Those workshops are absolutely fascinating by the way. They really help to make sense of all the things that people I worked with did even though they looked completely fūcking insane choices from my end.

evanbb
25/02/2011
8:05:03 PM
I have no strong opinions on this topic at all.

Apart from this, from my idol, Tony Abbott:

When criticising the proposed emissions trading scheme last year, he said: ''If you want to put a price on carbon why not just do it with a simple tax? Why not ask motorists to pay more? Why not ask electricity consumers to pay more?''

http://www.theage.com.au/environment/garnaut-to-revise-report-on-climate-20101013-16k0w.html
TonyB
26/02/2011
7:49:36 AM
I remember arguing with people about the GST before it came in. Most people claimed the country "needed" it. They could not understand it was just another tax, without any benefit. The masses voted in a government on the basis of this new tax.

Carbon trading is even worse than a tax. It will only benefit large companies like BHP who have unviable factories with large CO2 emission that they want to move offshore. The taxpayer will now fund them to do this. IPCC's Pachauri has already scammed millions of dollars in exactly this fashion by relocating his steel mills. Our new tax will do zero for the environment. The USA has dumped it and has also dumped financial support for the IPCC because :

"My constituents should not have to continue to foot the bill for an organization to keep producing corrupt findings that can be used as justification to impose a massive new energy tax on every American."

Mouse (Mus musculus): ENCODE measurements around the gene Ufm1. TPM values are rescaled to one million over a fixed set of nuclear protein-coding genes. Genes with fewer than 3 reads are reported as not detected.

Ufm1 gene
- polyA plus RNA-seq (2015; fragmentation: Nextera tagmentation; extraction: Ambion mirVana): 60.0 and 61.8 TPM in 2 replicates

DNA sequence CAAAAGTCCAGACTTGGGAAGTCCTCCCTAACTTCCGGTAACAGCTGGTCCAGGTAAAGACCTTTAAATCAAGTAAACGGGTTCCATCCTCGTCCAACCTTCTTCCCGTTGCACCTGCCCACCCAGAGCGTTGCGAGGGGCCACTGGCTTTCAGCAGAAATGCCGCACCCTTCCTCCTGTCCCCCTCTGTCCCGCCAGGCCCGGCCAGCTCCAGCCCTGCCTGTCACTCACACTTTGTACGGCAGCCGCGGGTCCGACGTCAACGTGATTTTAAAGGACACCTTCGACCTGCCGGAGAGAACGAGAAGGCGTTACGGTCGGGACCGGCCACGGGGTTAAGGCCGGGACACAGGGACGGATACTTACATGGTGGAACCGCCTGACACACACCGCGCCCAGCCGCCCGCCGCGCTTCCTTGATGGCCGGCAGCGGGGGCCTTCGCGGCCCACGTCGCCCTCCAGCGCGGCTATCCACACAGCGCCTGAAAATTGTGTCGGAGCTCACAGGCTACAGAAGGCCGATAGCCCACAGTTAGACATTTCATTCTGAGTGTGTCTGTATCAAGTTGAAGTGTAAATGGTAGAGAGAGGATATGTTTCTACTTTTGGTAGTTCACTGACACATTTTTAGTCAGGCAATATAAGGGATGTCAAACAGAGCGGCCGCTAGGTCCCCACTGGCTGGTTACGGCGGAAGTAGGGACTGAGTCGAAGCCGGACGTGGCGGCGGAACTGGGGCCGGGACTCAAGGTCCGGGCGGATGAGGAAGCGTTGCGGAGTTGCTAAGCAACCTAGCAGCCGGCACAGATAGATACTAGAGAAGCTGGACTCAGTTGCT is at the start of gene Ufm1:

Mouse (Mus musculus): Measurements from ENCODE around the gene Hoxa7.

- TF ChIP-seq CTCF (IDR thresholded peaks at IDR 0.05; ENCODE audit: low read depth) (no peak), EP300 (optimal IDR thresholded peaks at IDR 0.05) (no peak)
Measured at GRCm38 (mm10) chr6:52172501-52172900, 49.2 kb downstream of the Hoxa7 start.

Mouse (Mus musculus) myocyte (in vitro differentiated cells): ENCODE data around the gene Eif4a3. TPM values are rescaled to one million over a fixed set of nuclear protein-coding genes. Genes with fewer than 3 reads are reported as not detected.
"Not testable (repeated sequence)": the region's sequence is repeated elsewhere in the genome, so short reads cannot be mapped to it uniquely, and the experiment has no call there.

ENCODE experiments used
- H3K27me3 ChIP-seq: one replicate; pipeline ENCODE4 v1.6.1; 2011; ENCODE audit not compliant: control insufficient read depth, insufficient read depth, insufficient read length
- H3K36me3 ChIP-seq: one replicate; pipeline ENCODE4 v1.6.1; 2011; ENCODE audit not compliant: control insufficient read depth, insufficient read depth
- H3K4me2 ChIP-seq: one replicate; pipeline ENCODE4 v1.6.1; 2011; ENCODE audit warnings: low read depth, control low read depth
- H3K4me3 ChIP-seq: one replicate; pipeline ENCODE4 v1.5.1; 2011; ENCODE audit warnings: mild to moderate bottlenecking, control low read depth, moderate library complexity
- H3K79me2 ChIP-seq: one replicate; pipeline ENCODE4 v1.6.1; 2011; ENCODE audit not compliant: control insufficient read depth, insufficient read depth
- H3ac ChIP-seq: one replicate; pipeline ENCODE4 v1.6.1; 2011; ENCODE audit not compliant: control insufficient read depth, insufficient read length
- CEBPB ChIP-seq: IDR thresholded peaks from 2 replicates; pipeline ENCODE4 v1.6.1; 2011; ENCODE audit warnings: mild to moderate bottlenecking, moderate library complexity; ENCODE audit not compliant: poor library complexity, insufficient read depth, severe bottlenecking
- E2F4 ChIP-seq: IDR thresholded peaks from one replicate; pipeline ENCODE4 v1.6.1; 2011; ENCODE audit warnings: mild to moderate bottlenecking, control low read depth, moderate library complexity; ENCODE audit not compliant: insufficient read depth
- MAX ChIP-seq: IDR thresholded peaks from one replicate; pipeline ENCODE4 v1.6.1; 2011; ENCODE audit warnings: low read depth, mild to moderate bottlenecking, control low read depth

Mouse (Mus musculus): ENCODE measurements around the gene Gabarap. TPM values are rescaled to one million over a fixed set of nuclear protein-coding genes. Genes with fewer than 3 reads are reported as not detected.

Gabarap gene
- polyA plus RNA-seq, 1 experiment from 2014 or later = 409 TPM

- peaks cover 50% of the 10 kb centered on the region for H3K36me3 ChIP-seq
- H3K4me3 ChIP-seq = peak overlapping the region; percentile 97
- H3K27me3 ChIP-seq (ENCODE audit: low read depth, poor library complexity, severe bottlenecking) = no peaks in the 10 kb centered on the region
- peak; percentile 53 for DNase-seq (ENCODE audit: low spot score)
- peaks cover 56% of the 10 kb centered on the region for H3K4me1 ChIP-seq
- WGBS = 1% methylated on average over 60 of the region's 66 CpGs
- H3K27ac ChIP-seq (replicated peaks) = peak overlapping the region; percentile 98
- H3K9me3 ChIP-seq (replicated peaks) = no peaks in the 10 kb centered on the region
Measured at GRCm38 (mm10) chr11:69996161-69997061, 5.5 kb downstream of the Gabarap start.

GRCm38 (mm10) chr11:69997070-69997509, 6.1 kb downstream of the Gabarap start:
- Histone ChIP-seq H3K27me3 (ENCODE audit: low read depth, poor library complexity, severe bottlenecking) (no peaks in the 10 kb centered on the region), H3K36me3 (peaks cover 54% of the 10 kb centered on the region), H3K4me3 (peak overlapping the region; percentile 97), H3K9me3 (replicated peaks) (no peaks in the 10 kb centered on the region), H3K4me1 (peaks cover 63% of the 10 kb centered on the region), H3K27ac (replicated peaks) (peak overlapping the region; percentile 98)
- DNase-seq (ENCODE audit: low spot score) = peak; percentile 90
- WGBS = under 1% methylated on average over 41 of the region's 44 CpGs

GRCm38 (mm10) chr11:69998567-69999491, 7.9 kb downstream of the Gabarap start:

All this on the basis of a very shonky CO2 theory that doesn't have a single shred of evidence to support it. I recently had a series of emails with Dr Kevin Trenberth, lead IPCC author, of ClimateGate infamy. I asked him what was the best evidence for man causing global warming. He replied that it was sea levels. I pointed out that sea levels have been rising for the past 8000 years, with the rate of rise slowly decreasing to the point that there has been almost no change over the past 50 years.

I pointed out to Trenberth that his mate Dr Phil Jones, the man responsible for the IPCC temperature data has admitted that there has been no temperature rise for the past 15 years. In the typical fashion of a scammer, he lied: "he didn't say that". I pointed out that Jones did indeed "say that", both to parliament and on BBC interview.

The sun has now entered solar cycle 24, which looks like being quietest since the Little Ice Age. Svalgaard's well supported theory on the magnetic solar influence on cosmic rays and on cloud seeding will soon be put to the ultimate test. It is likely that the natural causes warming over the past 300 years since the LIA, will soon end and the world will cool 2 degrees over the next 20 years ... but you can be sure we will never lose our new scammers' tax.